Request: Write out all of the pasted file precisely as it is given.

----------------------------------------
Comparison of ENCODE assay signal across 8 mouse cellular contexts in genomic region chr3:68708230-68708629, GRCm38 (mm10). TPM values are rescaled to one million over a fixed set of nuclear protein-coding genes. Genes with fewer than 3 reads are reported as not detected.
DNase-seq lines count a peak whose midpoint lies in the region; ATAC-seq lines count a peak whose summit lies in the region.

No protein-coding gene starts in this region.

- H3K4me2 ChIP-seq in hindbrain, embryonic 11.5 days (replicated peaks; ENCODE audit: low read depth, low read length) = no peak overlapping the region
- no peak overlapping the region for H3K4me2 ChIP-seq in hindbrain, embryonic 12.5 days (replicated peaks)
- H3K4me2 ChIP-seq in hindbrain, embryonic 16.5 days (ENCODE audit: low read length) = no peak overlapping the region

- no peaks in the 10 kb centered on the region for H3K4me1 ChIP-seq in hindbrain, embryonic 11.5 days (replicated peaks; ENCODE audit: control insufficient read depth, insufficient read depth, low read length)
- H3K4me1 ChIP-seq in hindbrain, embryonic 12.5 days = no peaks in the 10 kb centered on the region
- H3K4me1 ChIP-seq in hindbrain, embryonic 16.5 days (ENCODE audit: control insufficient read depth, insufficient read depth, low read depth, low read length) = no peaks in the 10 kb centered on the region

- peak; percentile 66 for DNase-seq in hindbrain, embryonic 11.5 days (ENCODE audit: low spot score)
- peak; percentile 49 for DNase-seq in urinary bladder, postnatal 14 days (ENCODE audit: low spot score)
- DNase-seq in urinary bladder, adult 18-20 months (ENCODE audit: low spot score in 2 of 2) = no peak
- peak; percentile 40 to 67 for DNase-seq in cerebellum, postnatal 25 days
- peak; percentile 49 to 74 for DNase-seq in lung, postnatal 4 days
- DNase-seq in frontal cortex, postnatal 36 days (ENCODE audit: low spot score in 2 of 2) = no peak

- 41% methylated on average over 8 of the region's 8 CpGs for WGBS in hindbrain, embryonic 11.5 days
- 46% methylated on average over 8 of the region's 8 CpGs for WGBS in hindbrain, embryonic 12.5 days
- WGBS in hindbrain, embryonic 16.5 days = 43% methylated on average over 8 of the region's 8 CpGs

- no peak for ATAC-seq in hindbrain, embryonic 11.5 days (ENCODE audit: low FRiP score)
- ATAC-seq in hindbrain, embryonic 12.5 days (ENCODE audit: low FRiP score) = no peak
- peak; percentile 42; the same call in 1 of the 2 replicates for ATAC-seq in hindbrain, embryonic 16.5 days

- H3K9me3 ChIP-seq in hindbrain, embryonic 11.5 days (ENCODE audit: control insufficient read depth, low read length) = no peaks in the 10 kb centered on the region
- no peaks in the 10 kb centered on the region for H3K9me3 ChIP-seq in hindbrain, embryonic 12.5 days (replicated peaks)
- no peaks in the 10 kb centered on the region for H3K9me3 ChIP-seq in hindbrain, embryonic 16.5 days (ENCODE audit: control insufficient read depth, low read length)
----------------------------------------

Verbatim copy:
Comparison of ENCODE assay signal across 8 mouse cellular contexts in genomic region chr3:68708230-68708629, GRCm38 (mm10). TPM values are rescaled to one million over a fixed set of nuclear protein-coding genes. Genes with fewer than 3 reads are reported as not detected.
DNase-seq lines count a peak whose midpoint lies in the region; ATAC-seq lines count a peak whose summit lies in the region.

No protein-coding gene starts in this region.

- H3K4me2 ChIP-seq in hindbrain, embryonic 11.5 days (replicated peaks; ENCODE audit: low read depth, low read length) = no peak overlapping the region
- no peak overlapping the region for H3K4me2 ChIP-seq in hindbrain, embryonic 12.5 days (replicated peaks)
- H3K4me2 ChIP-seq in hindbrain, embryonic 16.5 days (ENCODE audit: low read length) = no peak overlapping the region

- no peaks in the 10 kb centered on the region for H3K4me1 ChIP-seq in hindbrain, embryonic 11.5 days (replicated peaks; ENCODE audit: control insufficient read depth, insufficient read depth, low read length)
- H3K4me1 ChIP-seq in hindbrain, embryonic 12.5 days = no peaks in the 10 kb centered on the region
- H3K4me1 ChIP-seq in hindbrain, embryonic 16.5 days (ENCODE audit: control insufficient read depth, insufficient read depth, low read depth, low read length) = no peaks in the 10 kb centered on the region

- peak; percentile 66 for DNase-seq in hindbrain, embryonic 11.5 days (ENCODE audit: low spot score)
- peak; percentile 49 for DNase-seq in urinary bladder, postnatal 14 days (ENCODE audit: low spot score)
- DNase-seq in urinary bladder, adult 18-20 months (ENCODE audit: low spot score in 2 of 2) = no peak
- peak; percentile 40 to 67 for DNase-seq in cerebellum, postnatal 25 days
- peak; percentile 49 to 74 for DNase-seq in lung, postnatal 4 days
- DNase-seq in frontal cortex, postnatal 36 days (ENCODE audit: low spot score in 2 of 2) = no peak

- 41% methylated on average over 8 of the region's 8 CpGs for WGBS in hindbrain, embryonic 11.5 days
- 46% methylated on average over 8 of the region's 8 CpGs for WGBS in hindbrain, embryonic 12.5 days
- WGBS in hindbrain, embryonic 16.5 days = 43% methylated on average over 8 of the region's 8 CpGs

- no peak for ATAC-seq in hindbrain, embryonic 11.5 days (ENCODE audit: low FRiP score)
- ATAC-seq in hindbrain, embryonic 12.5 days (ENCODE audit: low FRiP score) = no peak
- peak; percentile 42; the same call in 1 of the 2 replicates for ATAC-seq in hindbrain, embryonic 16.5 days

- H3K9me3 ChIP-seq in hindbrain, embryonic 11.5 days (ENCODE audit: control insufficient read depth, low read length) = no peaks in the 10 kb centered on the region
- no peaks in the 10 kb centered on the region for H3K9me3 ChIP-seq in hindbrain, embryonic 12.5 days (replicated peaks)
- no peaks in the 10 kb centered on the region for H3K9me3 ChIP-seq in hindbrain, embryonic 16.5 days (ENCODE audit: control insufficient read depth, low read length)